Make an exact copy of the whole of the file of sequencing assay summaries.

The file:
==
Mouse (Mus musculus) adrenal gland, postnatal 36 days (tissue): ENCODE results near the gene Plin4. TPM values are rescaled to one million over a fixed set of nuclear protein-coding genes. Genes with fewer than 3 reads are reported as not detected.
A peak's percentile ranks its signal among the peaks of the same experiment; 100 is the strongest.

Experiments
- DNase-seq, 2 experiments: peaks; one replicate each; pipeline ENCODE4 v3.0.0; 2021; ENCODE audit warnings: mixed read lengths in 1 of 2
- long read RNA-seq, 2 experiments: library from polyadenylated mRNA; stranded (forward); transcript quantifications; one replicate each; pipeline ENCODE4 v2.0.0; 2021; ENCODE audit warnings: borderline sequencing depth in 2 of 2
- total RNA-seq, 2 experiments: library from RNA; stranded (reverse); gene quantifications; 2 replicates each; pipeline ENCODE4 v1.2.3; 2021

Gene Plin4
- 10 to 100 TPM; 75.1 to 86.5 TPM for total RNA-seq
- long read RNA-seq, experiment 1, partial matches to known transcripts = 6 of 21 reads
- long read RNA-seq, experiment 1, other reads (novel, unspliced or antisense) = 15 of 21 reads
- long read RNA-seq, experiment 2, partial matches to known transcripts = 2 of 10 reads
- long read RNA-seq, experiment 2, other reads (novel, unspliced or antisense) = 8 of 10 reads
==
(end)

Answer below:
Mouse (Mus musculus) adrenal gland, postnatal 36 days (tissue): ENCODE results near the gene Plin4. TPM values are rescaled to one million over a fixed set of nuclear protein-coding genes. Genes with fewer than 3 reads are reported as not detected.
A peak's percentile ranks its signal among the peaks of the same experiment; 100 is the strongest.

Experiments
- DNase-seq, 2 experiments: peaks; one replicate each; pipeline ENCODE4 v3.0.0; 2021; ENCODE audit warnings: mixed read lengths in 1 of 2
- long read RNA-seq, 2 experiments: library from polyadenylated mRNA; stranded (forward); transcript quantifications; one replicate each; pipeline ENCODE4 v2.0.0; 2021; ENCODE audit warnings: borderline sequencing depth in 2 of 2
- total RNA-seq, 2 experiments: library from RNA; stranded (reverse); gene quantifications; 2 replicates each; pipeline ENCODE4 v1.2.3; 2021

Gene Plin4
- 10 to 100 TPM; 75.1 to 86.5 TPM for total RNA-seq
- long read RNA-seq, experiment 1, partial matches to known transcripts = 6 of 21 reads
- long read RNA-seq, experiment 1, other reads (novel, unspliced or antisense) = 15 of 21 reads
- long read RNA-seq, experiment 2, partial matches to known transcripts = 2 of 10 reads
- long read RNA-seq, experiment 2, other reads (novel, unspliced or antisense) = 8 of 10 reads